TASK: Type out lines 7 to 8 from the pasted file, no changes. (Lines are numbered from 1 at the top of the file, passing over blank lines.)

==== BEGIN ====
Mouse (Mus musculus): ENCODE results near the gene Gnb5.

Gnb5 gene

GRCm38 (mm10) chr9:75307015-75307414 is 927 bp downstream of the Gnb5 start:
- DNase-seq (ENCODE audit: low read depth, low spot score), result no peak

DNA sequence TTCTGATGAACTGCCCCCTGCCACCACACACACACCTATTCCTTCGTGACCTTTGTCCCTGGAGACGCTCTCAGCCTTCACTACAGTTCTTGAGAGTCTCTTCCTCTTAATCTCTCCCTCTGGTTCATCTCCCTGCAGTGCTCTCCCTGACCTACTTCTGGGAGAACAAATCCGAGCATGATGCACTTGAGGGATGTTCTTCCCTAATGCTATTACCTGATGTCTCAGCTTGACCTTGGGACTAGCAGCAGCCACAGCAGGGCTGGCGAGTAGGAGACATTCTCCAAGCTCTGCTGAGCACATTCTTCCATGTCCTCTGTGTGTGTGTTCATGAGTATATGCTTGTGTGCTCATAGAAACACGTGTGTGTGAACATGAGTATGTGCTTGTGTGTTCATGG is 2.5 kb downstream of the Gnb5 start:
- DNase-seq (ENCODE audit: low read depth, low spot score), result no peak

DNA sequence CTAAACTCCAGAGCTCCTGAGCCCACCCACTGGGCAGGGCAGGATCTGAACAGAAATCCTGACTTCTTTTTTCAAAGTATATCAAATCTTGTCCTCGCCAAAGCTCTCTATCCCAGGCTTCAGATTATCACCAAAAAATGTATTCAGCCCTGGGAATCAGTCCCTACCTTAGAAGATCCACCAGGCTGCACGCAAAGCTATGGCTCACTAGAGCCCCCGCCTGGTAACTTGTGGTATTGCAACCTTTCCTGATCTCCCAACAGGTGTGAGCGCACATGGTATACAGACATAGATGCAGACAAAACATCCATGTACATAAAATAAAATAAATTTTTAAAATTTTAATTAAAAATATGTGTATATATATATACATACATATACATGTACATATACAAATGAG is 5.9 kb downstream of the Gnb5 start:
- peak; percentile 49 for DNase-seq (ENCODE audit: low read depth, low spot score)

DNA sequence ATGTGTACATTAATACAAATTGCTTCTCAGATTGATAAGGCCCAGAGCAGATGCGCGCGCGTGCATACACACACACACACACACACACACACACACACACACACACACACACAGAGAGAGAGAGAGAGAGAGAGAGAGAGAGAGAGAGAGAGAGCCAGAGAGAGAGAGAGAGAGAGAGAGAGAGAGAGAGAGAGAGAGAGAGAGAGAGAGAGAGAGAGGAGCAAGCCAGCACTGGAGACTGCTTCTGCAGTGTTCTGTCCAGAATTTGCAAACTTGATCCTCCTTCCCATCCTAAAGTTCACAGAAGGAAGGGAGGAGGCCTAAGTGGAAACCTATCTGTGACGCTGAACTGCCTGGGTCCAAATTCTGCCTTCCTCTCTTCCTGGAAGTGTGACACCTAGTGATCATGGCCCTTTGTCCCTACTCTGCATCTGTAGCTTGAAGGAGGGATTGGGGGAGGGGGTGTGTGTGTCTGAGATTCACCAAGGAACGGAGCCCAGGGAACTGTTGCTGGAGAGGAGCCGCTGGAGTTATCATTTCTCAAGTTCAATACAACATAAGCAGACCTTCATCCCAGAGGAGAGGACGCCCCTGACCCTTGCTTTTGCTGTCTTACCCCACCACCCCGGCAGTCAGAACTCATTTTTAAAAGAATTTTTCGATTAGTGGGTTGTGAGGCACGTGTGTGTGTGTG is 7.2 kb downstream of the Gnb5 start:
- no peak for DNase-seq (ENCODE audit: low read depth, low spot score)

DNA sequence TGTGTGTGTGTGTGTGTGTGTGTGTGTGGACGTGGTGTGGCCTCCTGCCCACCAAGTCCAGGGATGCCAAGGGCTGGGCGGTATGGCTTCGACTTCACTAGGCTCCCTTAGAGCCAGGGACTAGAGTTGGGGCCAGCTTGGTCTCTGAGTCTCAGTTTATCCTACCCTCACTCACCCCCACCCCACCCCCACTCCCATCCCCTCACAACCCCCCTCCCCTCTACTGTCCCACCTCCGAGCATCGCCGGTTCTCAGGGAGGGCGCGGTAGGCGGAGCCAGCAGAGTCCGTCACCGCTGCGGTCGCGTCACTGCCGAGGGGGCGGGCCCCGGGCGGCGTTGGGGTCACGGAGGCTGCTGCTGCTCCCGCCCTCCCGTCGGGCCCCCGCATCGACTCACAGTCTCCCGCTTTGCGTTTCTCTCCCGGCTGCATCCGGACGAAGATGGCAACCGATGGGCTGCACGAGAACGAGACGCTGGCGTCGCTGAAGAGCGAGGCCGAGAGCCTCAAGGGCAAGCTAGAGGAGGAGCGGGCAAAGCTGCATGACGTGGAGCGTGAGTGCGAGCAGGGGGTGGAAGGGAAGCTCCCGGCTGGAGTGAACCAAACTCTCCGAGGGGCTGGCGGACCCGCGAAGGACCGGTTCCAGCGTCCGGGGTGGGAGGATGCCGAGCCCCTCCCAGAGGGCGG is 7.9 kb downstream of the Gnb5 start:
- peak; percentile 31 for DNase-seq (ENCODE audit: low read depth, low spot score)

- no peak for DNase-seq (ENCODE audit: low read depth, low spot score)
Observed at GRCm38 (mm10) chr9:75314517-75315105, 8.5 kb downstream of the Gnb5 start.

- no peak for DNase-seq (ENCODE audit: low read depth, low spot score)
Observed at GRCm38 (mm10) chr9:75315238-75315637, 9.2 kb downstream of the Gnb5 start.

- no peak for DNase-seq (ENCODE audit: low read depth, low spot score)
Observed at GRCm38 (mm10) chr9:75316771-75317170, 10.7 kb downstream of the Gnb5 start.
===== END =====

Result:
DNA sequence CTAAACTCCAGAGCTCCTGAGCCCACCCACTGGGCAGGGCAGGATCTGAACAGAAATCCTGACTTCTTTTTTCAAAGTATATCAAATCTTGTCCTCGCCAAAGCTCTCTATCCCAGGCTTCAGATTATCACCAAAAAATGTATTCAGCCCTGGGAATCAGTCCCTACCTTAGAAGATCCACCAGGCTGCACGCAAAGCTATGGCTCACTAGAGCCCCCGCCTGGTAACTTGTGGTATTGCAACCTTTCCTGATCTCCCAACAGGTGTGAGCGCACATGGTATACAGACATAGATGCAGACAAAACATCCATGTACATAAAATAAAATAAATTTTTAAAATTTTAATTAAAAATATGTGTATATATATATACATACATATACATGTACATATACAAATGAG is 5.9 kb downstream of the Gnb5 start:
- peak; percentile 49 for DNase-seq (ENCODE audit: low read depth, low spot score)